My favourite concert of all time was an Arcade Fire concert in 2007. To this day, I can close my eyes and my heart fills with joy at the memory of it. The venue was Deer Lake Park in late May. It was as dusk; the sun was slipping behind trees made made golden-green by the evening light. The moon hung in a clear sky and the air was full of springtime and cut grass. But while the beauty of the scene was a gift, the emotion that remains with me almost a decade later was the feeling of absolute exultation as 10,000 people lifted their voices in unison. In the midst of that warm night, it seemed as though collectively we were the song of one mighty, lyrical creature. And in the midst of singing my little heart out, I found myself thanking God for this moment of harmony and my song became worship.
Interestingly enough, I was not the only one who felt like this. Googling the date of the concert (almost 10 years ago! How is that possible?), I found Amy O’Brien’s review in the Vancouver Sun. I was fascinated to read the opening sentence: “For those who find spirituality in the beauty of a dusky sky or by being swallowed in a massive wall of harmonious sound, Thursday night’s Arcade Fire show at Burnaby’s Deer Lake Park was likely a deeply religious experience.” I find this language fascinating. How does the power of beauty and music bypass our conscious thought and direct us to God?
Recently, there have been rather a lot of studies on the social, physical, and emotional impacts of singing together. A team from Oxford’s Department of Experimental Psychology explored questions about communal singing by studying participants in classes run by a charity that provides adult education in Britain. The organization offered three types of classes; crafts, creative writing, and singing. The study looked the effect each of these classes had on social isolation. Right from the outset of the seven month courses, the singing classes reported stronger bonds between class members and a decrease in feelings of isolation. This feeling of community continued to increase far more in the singing group than in any other. The author of the study concluded that “Singing is found in all human societies and can be performed to some extent by the vast majority of people. It’s been suggested that singing is one of the ways in which we build social cohesion when there isn’t enough time to establish one-to-one connections between everyone in a group.”
Other studies explore the topic even further showing that regular group singing has a positive impact on both our mental and physical health. It can help us deal with depression or increase our heart health. It turns out that people who sing as a group even synchronize their heartbeats! What beautiful picture of unity!
We are created to sing together and in doing so, we both worship the one who gave us the capacity for song and increase our sense of unity and belonging.
Consider the last time you sang with other people somewhere other than church. A concert? The national anthem at a hockey game? Interestingly, one of the common comments in many of these studies is that with the decline of regular church attendance, we have have lost one of the main venues for communal singing. Maybe Scripture is onto something when it tells us to praise God in song. When we are encouraged to “address one another in psalms and hymns and spiritual songs, singing and making melody to the Lord with your heart,” we are being instructed to do what we are created to do. We are created to sing together and in doing so, we both worship the one who gave us the capacity for song and increase our sense of unity and belonging.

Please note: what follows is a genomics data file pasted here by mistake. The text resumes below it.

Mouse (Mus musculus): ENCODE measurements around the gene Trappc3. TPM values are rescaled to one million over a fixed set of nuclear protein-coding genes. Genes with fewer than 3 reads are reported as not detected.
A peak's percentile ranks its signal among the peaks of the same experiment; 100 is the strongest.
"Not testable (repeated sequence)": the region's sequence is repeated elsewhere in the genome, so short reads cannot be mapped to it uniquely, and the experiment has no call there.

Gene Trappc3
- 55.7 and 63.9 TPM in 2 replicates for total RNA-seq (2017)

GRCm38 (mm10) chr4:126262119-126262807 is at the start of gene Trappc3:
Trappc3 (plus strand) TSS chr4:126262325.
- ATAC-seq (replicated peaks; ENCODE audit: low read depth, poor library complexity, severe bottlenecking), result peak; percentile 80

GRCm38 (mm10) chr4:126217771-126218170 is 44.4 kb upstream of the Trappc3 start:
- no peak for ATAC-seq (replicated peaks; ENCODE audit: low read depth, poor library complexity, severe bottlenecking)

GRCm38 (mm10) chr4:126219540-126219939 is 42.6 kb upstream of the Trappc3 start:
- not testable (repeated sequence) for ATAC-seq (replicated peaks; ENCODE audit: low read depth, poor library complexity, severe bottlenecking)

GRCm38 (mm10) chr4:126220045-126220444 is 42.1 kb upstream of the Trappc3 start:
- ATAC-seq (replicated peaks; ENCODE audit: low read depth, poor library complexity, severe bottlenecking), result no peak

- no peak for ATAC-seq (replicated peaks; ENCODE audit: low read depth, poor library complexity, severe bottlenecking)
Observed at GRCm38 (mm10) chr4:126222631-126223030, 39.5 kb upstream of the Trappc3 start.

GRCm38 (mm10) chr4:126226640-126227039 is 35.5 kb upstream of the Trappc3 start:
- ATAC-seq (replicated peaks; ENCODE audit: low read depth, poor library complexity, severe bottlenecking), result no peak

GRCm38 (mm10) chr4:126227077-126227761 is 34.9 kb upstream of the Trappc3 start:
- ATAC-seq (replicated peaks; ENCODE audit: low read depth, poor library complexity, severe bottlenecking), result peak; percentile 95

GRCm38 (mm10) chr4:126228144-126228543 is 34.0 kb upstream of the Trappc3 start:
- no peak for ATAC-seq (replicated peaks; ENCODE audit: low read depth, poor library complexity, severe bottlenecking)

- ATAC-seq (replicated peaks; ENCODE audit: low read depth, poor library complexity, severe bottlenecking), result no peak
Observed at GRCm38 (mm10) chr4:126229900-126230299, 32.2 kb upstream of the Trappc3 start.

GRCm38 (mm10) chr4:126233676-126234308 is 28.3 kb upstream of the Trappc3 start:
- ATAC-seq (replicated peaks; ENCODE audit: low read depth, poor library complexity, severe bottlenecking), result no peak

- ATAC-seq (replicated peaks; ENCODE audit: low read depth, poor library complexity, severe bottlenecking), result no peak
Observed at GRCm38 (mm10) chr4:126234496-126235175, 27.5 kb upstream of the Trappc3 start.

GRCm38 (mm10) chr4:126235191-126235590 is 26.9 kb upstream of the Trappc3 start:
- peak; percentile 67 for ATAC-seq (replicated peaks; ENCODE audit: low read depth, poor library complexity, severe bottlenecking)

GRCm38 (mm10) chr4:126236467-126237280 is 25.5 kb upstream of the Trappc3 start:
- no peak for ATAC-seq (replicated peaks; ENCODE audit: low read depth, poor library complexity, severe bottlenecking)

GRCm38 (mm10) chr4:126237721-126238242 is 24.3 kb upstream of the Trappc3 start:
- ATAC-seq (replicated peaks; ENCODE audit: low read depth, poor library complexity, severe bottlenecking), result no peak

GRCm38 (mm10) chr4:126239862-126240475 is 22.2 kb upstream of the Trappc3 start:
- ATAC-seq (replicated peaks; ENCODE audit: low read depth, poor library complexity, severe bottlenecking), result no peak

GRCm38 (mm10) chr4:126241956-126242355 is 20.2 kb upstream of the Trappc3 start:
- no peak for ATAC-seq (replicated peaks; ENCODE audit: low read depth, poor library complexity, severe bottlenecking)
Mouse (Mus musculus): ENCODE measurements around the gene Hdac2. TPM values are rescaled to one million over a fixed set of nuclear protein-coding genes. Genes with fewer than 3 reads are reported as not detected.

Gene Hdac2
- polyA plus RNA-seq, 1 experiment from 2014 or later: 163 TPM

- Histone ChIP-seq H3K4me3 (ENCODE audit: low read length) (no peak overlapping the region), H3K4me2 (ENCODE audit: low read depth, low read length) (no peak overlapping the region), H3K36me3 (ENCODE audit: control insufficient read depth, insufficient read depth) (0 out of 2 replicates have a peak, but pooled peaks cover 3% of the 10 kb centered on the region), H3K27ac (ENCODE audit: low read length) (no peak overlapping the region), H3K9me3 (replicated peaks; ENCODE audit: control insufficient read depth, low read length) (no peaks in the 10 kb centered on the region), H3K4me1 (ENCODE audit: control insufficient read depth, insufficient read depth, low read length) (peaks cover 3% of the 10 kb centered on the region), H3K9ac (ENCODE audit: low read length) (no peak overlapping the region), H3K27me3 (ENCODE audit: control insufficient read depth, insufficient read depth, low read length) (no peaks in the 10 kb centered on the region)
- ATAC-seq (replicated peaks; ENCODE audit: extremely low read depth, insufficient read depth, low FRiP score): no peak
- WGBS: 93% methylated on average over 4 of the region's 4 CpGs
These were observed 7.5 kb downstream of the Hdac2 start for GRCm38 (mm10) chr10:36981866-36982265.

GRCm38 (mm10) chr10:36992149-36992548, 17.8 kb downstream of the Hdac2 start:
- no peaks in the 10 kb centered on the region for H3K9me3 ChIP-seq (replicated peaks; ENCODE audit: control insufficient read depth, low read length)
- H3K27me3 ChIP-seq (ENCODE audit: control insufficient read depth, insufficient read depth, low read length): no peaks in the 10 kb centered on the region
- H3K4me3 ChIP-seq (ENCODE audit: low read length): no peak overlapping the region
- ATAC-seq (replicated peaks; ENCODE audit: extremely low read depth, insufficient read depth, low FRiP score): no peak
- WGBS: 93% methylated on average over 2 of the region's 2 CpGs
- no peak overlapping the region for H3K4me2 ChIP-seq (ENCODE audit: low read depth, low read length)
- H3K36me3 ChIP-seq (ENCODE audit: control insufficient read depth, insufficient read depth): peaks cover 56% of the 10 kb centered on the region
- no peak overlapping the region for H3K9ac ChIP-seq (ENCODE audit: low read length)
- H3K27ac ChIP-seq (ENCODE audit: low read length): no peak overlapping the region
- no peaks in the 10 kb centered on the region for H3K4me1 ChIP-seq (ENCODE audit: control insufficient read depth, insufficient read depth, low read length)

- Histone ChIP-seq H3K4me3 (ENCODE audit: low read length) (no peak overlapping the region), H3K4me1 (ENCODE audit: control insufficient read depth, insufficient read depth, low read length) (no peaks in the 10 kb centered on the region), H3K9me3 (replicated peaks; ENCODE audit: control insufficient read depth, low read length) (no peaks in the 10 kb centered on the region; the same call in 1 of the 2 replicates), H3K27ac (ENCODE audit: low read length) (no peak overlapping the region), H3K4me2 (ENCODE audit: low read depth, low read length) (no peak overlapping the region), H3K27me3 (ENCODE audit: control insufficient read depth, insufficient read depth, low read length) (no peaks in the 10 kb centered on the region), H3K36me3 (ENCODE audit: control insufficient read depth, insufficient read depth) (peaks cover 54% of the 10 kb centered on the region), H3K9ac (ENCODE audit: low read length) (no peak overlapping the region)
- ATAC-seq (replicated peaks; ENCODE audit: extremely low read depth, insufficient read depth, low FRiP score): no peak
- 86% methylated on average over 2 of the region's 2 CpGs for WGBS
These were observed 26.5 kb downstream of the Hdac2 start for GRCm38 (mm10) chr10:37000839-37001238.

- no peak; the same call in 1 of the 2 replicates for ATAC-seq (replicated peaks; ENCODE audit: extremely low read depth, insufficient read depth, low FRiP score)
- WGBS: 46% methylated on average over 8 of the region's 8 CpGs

Worship, as is the case in many areas of our life in the body of Christ, is both upwards and outwards. The upwards is easy to understand; we sing to God out of our gratitude, our love, our understanding of his great mercy and faithfulness. Sometimes we even sing out of our sadness and pain. The outwards nature of worship, however, can be more difficult to engage with. The act of adding our voice to what is being sung strengthens the song we lift in agreement to God. It strengthens our connection with one another.
Each of us has a voice. It can be easy to demur at this point, saying, “oh, I really can’t sing very well,” or more colourfully, “I can’t carry a tune in a bucket.” This is not the point of singing together! One of the many things I love about my parents is that, growing up, they embodied for me what it means to worship. My mom is an excellent musician; she was the church pianist for much of my childhood and I love the memories of her practicing at night after I’d gone to bed.
My dad is not … equally gifted in this area. While he doesn’t always hit the right note while singing in church, my dad knows that when the congregation lifts their voices in song, his voice is included – whole-hearted and joyful. His song is his gift to God and is his participation in worship. Indeed, while we might think our lack of skill or talent is an impediment, it’s actually our lack of willingness to add our voice to the song that impedes those around us from participating fully. There are no auditions in congregational singing, and “making a joyful noise” is far more important than creating perfect harmony.
So let’s sing our little hearts out. We lift up our lives to God, imperfect as they are; let’s learn to view our imperfect songs as precious offerings as well. In his great goodness, God has given us not only our own voices, but also the voices of our brothers and sisters to illustrate the bonds of our fellowship and unity under God. Our worship is a gift to God and a gift to one another. So belt it out! Sing like your voice is an essential part of the mighty eternal chorus of saints and angels.
Because it is.
“Lift up your voice!
Lift up your voice, rejoice!
Again, I say, rejoice!”
editor: Andrea Parkhill
Photo: Quinn Dombrowski,“Singing”